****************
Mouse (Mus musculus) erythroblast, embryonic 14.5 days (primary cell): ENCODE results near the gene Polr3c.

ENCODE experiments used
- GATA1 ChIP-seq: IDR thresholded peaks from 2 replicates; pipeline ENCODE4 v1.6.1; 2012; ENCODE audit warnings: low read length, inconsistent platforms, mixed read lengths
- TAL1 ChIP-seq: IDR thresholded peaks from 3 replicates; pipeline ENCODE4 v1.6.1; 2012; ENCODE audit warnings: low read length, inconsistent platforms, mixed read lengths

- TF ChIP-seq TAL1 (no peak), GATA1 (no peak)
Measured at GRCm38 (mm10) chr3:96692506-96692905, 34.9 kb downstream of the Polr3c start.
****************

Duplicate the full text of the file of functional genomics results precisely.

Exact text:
Mouse (Mus musculus) erythroblast, embryonic 14.5 days (primary cell): ENCODE results near the gene Polr3c.

ENCODE experiments used
- GATA1 ChIP-seq: IDR thresholded peaks from 2 replicates; pipeline ENCODE4 v1.6.1; 2012; ENCODE audit warnings: low read length, inconsistent platforms, mixed read lengths
- TAL1 ChIP-seq: IDR thresholded peaks from 3 replicates; pipeline ENCODE4 v1.6.1; 2012; ENCODE audit warnings: low read length, inconsistent platforms, mixed read lengths

- TF ChIP-seq TAL1 (no peak), GATA1 (no peak)
Measured at GRCm38 (mm10) chr3:96692506-96692905, 34.9 kb downstream of the Polr3c start.